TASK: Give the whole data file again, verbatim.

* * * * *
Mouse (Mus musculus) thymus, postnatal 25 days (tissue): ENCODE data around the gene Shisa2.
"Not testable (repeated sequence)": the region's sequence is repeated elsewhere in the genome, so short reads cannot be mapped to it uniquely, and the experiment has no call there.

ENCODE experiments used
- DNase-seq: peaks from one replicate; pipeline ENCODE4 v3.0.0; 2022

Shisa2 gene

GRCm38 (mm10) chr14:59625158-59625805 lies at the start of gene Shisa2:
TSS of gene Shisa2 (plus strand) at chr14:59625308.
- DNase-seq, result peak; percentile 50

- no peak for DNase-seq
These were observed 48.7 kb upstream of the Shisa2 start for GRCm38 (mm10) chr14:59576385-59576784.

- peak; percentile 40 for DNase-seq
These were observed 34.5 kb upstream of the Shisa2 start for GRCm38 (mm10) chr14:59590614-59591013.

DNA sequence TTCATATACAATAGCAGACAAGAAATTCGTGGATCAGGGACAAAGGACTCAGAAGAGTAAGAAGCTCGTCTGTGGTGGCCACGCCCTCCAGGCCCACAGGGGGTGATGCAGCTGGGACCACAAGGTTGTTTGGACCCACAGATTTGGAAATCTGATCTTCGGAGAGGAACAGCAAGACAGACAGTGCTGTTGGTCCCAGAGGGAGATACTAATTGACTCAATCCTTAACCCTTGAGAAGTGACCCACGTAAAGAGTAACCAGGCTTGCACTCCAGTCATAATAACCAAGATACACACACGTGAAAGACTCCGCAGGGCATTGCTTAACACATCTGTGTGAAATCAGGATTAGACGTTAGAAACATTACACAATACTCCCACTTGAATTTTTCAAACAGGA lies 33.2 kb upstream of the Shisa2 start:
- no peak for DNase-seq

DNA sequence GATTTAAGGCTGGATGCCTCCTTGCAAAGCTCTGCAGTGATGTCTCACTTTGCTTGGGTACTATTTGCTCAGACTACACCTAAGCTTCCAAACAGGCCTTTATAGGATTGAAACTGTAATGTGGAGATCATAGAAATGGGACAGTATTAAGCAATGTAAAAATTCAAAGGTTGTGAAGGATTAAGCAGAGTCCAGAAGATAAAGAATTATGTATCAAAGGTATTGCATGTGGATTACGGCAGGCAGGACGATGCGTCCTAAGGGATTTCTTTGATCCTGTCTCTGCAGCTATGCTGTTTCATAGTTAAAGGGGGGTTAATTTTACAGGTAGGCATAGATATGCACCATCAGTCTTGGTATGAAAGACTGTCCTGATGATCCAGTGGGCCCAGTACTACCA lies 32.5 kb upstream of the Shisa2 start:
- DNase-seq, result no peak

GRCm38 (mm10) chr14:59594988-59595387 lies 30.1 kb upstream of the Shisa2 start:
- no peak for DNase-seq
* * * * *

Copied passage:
Mouse (Mus musculus) thymus, postnatal 25 days (tissue): ENCODE data around the gene Shisa2.
"Not testable (repeated sequence)": the region's sequence is repeated elsewhere in the genome, so short reads cannot be mapped to it uniquely, and the experiment has no call there.

ENCODE experiments used
- DNase-seq: peaks from one replicate; pipeline ENCODE4 v3.0.0; 2022

Shisa2 gene

GRCm38 (mm10) chr14:59625158-59625805 lies at the start of gene Shisa2:
TSS of gene Shisa2 (plus strand) at chr14:59625308.
- DNase-seq, result peak; percentile 50

- no peak for DNase-seq
These were observed 48.7 kb upstream of the Shisa2 start for GRCm38 (mm10) chr14:59576385-59576784.

- peak; percentile 40 for DNase-seq
These were observed 34.5 kb upstream of the Shisa2 start for GRCm38 (mm10) chr14:59590614-59591013.

DNA sequence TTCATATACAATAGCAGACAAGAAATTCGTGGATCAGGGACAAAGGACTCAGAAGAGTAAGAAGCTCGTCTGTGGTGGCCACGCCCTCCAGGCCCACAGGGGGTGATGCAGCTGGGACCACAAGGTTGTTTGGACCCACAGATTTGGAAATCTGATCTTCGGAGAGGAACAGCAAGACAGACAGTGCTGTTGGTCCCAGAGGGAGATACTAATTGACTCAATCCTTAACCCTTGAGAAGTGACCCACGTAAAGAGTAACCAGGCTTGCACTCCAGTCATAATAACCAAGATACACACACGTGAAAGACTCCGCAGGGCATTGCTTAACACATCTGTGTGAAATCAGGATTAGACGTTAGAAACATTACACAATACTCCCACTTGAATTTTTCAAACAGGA lies 33.2 kb upstream of the Shisa2 start:
- no peak for DNase-seq

DNA sequence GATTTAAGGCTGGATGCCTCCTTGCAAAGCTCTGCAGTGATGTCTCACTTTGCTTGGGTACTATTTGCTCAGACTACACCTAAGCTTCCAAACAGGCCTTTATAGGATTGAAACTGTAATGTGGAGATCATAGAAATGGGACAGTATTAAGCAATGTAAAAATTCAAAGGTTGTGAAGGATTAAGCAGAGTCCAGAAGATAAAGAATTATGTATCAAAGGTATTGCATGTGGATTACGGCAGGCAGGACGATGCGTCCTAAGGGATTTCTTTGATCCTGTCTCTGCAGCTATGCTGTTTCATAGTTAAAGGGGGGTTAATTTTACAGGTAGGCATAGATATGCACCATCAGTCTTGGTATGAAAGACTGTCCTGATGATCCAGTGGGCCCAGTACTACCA lies 32.5 kb upstream of the Shisa2 start:
- DNase-seq, result no peak

GRCm38 (mm10) chr14:59594988-59595387 lies 30.1 kb upstream of the Shisa2 start:
- no peak for DNase-seq